WHEELS UP: So you're a wheelchair user who drives a car. That involves a lot of messing about transferring to and from the car, folding and unfolding the chair, stowing the chair and so on. Kenguru takes a different approach: you stay in your chair. The car has a single large rear door, operated by remote, that lifts up, and a ramp that drops down to allow the wheelchair to enter. The single-person electric car has a top speed of 40 Kph, a range of 96 Km and takes 8 hours to fully recharge. The steering wheel comes in the form of a handlebar or joystick, while large windows provide great visibility. A simple, clever idea that could transform lives.
That means you can easily take it on the bus or tain, especially since it weighs only 12 Kg. You can add a small rack to carry a briefcase too. The scooter's made from machined recyclable aircraft grade aluminium and the Lithium Ion battery takes 3 hours to charge. Bus to office in a jif.
BOOT SCOOT: Colombia is just one of many countries where active landmines are a danger to the general population. But one Colombian designer is working on shoes that can alert the wearer to the presence of a landmine nearby. The idea is to add a metal detector to the shoe, with a sensor that sends a signal to a device on the wearer's wrist. The device is still being developed, but it sounds like a good idea.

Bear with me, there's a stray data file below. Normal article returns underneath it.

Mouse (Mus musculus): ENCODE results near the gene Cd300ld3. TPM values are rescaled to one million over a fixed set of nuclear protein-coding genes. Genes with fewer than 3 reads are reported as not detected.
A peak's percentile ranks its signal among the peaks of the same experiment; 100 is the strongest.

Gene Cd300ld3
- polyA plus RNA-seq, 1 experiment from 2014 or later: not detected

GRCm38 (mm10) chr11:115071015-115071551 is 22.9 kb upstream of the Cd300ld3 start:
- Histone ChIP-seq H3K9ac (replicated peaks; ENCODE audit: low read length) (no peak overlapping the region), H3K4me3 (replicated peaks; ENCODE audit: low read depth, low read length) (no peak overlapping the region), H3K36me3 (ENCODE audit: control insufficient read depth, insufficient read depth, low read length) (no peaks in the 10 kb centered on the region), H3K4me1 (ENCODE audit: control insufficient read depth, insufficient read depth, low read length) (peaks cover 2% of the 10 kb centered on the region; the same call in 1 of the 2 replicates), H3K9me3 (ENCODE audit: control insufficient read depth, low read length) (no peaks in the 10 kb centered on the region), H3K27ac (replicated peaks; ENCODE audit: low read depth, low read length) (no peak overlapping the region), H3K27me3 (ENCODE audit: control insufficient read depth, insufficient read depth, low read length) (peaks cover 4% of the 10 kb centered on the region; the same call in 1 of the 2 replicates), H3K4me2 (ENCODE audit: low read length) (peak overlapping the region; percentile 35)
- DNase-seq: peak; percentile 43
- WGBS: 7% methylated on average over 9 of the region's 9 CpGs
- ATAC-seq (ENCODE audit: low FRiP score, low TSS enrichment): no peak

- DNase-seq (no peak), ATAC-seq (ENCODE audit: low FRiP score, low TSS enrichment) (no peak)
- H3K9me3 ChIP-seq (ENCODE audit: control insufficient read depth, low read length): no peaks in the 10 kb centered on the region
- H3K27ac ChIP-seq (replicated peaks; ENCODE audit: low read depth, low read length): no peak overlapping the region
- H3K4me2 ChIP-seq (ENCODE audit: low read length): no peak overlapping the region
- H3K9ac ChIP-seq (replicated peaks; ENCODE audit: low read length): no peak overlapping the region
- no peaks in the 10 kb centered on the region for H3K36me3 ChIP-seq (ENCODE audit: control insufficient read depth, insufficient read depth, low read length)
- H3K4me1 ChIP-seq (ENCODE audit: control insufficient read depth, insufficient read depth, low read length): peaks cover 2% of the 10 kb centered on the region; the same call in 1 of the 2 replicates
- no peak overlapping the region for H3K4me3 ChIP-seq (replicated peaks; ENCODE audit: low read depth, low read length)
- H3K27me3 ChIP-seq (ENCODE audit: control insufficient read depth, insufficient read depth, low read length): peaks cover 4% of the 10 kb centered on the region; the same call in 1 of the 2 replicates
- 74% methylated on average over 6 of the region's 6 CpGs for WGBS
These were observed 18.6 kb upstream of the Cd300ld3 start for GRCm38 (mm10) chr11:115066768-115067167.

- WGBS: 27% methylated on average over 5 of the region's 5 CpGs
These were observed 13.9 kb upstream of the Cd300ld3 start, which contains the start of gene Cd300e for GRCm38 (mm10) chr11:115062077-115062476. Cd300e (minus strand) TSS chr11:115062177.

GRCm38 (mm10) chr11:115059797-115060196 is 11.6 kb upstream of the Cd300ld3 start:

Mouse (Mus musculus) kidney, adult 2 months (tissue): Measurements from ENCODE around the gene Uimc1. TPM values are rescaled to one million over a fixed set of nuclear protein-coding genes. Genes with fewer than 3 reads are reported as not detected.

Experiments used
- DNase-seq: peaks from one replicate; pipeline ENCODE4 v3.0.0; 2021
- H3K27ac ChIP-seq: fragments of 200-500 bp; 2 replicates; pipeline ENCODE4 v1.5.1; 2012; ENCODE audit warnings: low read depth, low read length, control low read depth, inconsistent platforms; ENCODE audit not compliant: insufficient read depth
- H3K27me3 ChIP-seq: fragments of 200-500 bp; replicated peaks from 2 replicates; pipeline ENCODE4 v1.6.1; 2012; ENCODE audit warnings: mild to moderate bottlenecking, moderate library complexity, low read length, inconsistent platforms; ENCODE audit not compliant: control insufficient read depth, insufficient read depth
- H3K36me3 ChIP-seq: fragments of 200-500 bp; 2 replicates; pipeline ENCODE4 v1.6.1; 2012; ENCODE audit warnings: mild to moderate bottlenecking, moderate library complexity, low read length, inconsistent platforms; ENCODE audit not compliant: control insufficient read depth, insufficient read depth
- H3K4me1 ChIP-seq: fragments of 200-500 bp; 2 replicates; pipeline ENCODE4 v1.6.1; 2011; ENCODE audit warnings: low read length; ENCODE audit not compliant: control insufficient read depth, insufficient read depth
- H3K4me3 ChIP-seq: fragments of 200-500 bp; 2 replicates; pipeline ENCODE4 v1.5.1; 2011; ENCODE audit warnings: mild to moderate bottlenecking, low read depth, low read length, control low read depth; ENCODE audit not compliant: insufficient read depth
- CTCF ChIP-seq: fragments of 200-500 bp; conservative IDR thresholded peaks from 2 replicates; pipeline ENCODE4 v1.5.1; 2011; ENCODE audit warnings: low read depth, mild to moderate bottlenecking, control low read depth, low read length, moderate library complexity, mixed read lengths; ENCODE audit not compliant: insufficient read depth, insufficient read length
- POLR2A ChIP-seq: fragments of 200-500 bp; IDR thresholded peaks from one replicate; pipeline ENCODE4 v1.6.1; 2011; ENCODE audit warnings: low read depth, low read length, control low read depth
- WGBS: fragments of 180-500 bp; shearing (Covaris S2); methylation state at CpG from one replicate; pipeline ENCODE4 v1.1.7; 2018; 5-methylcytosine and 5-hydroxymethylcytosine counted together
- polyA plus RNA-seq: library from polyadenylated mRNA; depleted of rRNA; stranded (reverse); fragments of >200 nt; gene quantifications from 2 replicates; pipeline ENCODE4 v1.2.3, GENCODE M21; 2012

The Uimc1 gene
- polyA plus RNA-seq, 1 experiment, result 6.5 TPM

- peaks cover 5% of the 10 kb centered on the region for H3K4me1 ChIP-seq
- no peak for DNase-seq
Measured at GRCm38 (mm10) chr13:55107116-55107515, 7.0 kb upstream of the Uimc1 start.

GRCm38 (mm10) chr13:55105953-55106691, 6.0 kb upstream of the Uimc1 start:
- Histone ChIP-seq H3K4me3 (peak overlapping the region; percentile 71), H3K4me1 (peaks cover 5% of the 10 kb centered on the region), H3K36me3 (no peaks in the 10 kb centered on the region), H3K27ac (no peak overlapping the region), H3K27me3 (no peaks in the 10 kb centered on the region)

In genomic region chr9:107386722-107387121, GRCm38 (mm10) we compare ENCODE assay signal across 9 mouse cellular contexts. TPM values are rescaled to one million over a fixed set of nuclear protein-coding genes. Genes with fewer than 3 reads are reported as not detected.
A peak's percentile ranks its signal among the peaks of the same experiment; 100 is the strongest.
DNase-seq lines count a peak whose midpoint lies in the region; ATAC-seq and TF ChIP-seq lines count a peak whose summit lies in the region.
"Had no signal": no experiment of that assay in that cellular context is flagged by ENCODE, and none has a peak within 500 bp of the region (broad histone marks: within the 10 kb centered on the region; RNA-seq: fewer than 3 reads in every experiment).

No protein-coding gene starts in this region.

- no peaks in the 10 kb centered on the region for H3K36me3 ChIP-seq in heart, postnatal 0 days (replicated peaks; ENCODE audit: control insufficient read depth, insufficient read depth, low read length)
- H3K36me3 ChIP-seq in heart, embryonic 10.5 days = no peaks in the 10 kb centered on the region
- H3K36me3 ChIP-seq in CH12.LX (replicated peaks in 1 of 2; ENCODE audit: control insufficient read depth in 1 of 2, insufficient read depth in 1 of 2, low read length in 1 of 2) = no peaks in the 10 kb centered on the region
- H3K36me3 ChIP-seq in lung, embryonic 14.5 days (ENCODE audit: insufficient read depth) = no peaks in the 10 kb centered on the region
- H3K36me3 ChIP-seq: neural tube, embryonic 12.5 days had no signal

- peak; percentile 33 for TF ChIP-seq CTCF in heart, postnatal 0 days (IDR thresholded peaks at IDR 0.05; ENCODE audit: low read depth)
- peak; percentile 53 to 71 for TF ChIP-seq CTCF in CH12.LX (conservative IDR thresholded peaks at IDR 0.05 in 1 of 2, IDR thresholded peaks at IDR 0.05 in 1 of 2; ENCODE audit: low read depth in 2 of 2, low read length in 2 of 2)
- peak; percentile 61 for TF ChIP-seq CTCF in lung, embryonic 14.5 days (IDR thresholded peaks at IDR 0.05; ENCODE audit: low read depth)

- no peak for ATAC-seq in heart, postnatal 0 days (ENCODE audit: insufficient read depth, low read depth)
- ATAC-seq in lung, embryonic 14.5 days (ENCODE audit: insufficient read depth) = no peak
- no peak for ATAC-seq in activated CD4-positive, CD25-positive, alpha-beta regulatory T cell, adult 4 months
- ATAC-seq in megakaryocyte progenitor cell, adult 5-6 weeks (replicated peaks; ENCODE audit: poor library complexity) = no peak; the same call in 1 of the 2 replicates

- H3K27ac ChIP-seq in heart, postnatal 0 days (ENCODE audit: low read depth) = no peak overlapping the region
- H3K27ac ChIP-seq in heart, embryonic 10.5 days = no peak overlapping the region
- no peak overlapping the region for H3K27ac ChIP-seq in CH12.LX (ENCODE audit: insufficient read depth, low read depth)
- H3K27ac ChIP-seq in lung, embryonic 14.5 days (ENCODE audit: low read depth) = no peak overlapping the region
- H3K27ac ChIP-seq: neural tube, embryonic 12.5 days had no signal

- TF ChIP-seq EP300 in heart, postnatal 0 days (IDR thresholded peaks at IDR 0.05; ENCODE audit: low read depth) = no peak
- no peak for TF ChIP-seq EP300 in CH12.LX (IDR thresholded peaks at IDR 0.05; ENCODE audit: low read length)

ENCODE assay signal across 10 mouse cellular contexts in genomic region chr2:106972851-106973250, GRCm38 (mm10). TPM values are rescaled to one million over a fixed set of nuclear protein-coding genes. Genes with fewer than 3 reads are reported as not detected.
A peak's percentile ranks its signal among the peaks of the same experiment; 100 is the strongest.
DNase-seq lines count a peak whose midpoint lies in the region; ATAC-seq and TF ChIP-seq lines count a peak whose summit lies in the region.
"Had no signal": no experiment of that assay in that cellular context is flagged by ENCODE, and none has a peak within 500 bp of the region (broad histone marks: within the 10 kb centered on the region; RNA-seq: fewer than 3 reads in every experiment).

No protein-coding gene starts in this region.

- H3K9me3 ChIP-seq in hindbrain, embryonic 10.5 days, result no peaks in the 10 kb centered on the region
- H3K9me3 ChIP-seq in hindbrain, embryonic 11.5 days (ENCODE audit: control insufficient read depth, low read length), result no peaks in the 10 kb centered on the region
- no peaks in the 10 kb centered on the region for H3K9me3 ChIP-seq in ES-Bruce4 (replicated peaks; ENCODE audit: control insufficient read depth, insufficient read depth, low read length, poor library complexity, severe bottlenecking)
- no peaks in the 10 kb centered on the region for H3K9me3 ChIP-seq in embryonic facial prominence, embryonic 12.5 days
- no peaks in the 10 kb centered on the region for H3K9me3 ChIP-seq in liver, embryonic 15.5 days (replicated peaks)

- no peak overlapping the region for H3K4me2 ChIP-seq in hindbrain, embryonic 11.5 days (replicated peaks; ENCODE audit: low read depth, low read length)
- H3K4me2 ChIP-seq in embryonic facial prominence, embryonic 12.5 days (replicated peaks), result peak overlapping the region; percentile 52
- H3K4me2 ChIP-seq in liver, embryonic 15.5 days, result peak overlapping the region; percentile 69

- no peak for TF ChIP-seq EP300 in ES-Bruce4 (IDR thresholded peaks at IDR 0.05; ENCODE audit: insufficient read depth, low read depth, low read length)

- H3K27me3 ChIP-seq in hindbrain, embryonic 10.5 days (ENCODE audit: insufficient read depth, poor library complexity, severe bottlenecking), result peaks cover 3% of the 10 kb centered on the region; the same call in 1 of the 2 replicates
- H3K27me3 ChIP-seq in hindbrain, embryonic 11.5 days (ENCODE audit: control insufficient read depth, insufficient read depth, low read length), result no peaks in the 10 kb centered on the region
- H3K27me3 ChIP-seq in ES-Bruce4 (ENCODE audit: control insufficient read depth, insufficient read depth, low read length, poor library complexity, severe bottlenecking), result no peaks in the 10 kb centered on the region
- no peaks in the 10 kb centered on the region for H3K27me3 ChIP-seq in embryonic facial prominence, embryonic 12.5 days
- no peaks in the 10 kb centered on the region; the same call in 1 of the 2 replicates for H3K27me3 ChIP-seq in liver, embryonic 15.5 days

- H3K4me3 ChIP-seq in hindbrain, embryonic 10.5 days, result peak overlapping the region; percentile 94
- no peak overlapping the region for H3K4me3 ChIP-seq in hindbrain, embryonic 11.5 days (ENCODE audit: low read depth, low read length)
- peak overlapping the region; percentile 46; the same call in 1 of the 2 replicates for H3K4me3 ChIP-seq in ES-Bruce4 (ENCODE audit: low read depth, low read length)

IN HER EAR: A cochlear implant electrically stimulates the auditory nerve, helping many people around the world to hear. The implants require a small transmitter to be attached to the skull, with a wire down to a joint microphone and power source by the ear. Researchers at MIT have developed a low-power signal-processing chip that could wirelessly recharge a cochlear implant. The implant would run for about 8 hours per charge. Instead of using an external microphone the new implant would make use of the ability of the ear to hear sounds and use a low-power chip to convert that sound to an electrical signal. Not needing the external device would mean wearers wouldn't need to worry about it being damaged by water or getting lost or broken. That the device is even less visible is a bonus too.
THINK UP: Thanks to researchers at the University of Minnesota you can fly a quadcopter just by thinking about it. You need an EEG cap with 64 attached electrodes that pick up signals from the brain's motor cortex. The signals go to a computer, are decoded, then sent via WiFi to control the quadcopter. Students testing the system need 10 to 20 hours training on a virtual system before working with the real thing. In future a system like this could let people with disabilities more easily perform everyday tasks such as using the Internet. Presumably training for one purpose, such as flying a quadcopter also develops the skills you need for something like operating a cursor.
Miraz Jordan, knowit.co.nz